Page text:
China has shut 50 microblogs for distributing pornography and carrying “vulgar content,” state media said on Monday, as the government steps up monitoring of the Internet.
“The microblogs were shut down for violations that include carrying pornographic images and videos, information for prostitution, as well as illegal advertising for sex-related drugs and productions,” Xinhua news agency said.
“Members of the public reported the microblogs, which were then investigated and closed by authorities,” it added, citing an unidentified official at one of the country’s internet regulators, the State Internet Information Office.
The government has called for stricter policing of the nation’s wildly-popular Twitter-like microblogs that more than 200 million Chinese use. Homegrown micro-blogging sites have also served as lively arenas for public discussion over government policies and scandals.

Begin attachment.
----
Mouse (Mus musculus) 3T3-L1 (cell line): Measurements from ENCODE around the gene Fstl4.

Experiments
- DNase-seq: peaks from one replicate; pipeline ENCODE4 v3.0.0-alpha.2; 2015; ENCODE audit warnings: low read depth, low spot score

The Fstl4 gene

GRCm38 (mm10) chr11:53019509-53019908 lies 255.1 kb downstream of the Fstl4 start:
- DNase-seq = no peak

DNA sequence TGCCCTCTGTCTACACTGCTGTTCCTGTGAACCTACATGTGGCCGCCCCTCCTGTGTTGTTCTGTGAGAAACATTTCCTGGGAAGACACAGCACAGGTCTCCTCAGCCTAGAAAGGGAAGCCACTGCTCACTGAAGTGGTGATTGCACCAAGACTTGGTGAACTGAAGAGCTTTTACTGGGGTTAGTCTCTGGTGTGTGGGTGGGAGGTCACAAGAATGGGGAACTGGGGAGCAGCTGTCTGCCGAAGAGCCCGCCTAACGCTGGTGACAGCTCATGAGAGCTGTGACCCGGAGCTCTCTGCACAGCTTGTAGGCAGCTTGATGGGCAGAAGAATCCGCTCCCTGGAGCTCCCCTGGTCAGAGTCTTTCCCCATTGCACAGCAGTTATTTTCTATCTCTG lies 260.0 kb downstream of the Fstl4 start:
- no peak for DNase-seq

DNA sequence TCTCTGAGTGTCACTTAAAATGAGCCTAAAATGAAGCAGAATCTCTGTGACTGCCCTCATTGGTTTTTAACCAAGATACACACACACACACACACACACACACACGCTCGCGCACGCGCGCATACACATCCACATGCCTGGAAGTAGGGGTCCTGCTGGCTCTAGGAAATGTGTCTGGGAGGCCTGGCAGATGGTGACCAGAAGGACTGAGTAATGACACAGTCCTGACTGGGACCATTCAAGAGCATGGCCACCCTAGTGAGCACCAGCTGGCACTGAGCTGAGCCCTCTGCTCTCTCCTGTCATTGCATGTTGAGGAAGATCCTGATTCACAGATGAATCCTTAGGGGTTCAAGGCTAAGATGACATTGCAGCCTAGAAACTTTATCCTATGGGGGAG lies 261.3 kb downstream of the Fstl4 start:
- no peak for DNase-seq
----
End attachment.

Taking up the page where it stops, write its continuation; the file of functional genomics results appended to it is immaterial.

The spread of porn and vulgar material has been effectively contained since a crackdown on Internet- and cellphone-based pornography was launched in 2009, Xinhua said.
“Authorities will continue to take measures to cut down on new channels used for spreading pornography and vulgar material.”
It provided no other details.
China’s microbloggers showed their potency in a string of recent official scandals, particularly an online uproar in the wake of a high-speed bullet train crash in July that killed 40 people. Microbloggers led the charge in challenging rail officials’ evasive accounts of the disaster.
Chinese state media have demanded that Internet companies, regulators and police do more to cleanse websites of “toxic rumours.”
China heavily filters the Internet, and blocks popular foreign sites such as Facebook, YouTube and Twitter.